"I am French and I would only work for a US bank in Paris"
American banks are expanding in Paris. After we reported last week that Citi had been spied hiring traders in Paris, Financial News reported yesterday that the US bank is recruiting 60 juniors for its Paris trading business and adding 250 people in Paris in total.
Coming on the back of similar expansions at Bank of America, Morgan Stanley and JPMorgan, Citi's plans are popular among young French bankers and traders
"I am French and I would not work for a French bank," says one investment banking analyst at Bank of America. "The money and the culture are worse. The culture in a French bank is too French: it's not diverse, there's an old-school French hierarchy and they don't like remote work."
People happily ensconced in French banks might disagree. While Rothschild and Lazard have a reputation for working junior investment bankers long hours in Paris, SocGen and BNP are known for being more lenient.
What isn't disputed, however, is that many of the French banks (excluding Rothschild and Lazard) pay less than the Americans. Insiders say US banks in Paris pay between €130k for an analyst 1 to €350k for a senior associate, by comparison most French banks pay anything from 20% to 30% less.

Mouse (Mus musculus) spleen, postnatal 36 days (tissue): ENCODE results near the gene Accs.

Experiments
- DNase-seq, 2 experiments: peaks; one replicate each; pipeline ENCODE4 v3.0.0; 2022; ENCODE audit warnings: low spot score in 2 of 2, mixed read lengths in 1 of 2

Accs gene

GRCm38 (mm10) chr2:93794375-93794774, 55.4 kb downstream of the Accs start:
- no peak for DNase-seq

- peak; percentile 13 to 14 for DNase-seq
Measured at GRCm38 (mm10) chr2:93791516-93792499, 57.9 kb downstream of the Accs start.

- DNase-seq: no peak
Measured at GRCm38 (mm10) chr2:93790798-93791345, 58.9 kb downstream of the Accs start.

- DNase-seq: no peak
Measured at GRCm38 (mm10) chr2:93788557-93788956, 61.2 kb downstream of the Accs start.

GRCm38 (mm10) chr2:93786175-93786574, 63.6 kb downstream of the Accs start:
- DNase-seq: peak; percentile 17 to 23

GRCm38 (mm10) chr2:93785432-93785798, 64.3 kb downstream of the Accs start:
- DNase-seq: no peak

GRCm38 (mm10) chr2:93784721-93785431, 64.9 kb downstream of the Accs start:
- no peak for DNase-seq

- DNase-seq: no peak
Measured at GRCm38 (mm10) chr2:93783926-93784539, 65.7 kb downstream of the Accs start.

Claude Calmon, a headhunter in the French capital, says junior banker salaries in France have increased along with the rest of the world. Tier one banks now pay €80k salaries and 100% bonuses, said Calmon. This is up from €60k before COVID.
Calmon says demand is expanding for traders, portfolio managers and quants in Paris. However, both bankers and rival headhunters say demand for investment bankers is waning and that many US banks have hiring freezes.
Another headhunter says most of the growth in Paris jobs is the result of jobs moving to Paris from Frankfurt, not from London. Citi initially chose Frankfurt as its sales and trading hub; this week's news suggests it might be having second thoughts.
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